Your income tax (I-T) refund is expected to reach you within nine months of filing your returns.
A revised citizen’s charter released by the department on Saturday, on the occasion of it completing 150 years, promises faster process of refunds.
It would be faster in cases where returns are filed electronically as the department promises to issue refunds in six months.
At present, the I-T Department takes one to two years to issue refunds.
The department also promises redressal of grievances within two months of receiving the same. “In case a grievance is not redressed and reaches the next higher authority, it would be decided within 15 working days,” said a senior I-T official, requesting anonymity. The last citizen’s charter was released in July 2007.
Moreover, if a taxpayer was in a legal battle with the department and an order is issued in his favour, then the department is expected to follow it up in a month's time. “The earlier deadline was 45 days which has now been reduced to a month,” the official added.
The new citizen's charter also promises to be strict against tax evaders. “Effective deterrence against tax evasion,” says the citizen's charter.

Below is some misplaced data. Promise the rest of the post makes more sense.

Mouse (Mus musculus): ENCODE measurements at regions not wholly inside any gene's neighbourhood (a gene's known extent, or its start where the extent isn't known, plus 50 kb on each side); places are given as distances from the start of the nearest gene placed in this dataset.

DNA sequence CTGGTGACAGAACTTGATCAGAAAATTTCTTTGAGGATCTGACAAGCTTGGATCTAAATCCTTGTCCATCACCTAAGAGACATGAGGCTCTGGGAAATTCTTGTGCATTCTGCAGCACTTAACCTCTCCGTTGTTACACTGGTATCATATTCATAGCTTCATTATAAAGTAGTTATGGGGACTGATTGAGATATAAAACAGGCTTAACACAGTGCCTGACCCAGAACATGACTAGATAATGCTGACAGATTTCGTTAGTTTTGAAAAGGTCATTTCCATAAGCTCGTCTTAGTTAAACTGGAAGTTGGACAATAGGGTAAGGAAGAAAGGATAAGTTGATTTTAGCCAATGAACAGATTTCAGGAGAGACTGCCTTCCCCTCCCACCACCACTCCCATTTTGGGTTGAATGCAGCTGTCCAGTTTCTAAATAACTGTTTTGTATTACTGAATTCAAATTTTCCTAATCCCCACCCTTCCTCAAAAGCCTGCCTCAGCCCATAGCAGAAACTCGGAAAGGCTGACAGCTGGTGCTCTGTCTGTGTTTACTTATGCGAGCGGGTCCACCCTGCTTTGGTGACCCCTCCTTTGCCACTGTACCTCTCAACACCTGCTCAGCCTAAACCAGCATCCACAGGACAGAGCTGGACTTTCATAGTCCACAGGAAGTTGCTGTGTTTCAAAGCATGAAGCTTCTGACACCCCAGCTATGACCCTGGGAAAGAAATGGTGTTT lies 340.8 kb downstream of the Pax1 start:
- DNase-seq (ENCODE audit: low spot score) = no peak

“This means that there would be more surveys and raids which would prove to be a deterrent for tax evaders,” the official explained.
He added that with computerisation, it has become easy for the department to conduct a comparative study of taxpayers. “If there is huge variation in tax paying pattern of an assessee, then he would be kept under watch,” the official said.
The department can also keep tabs on the expenditure pattern of high-spending assessees handy by gathering information from banks and shopping establishments.
The department would also be tough with the assessees who quote wrong Permanent Account Number (PAN) in documents and correspondences with the department. “In many cases we find that those who intend to conceal actual income, take more than one PAN card by writing their names in different styles,” the official said.
He added that the department would keep a tight watch on such assessees. “Also, those who fall under the tax bracket, but do not file returns and have not obtained a PAN card, would be dealt with sternly.”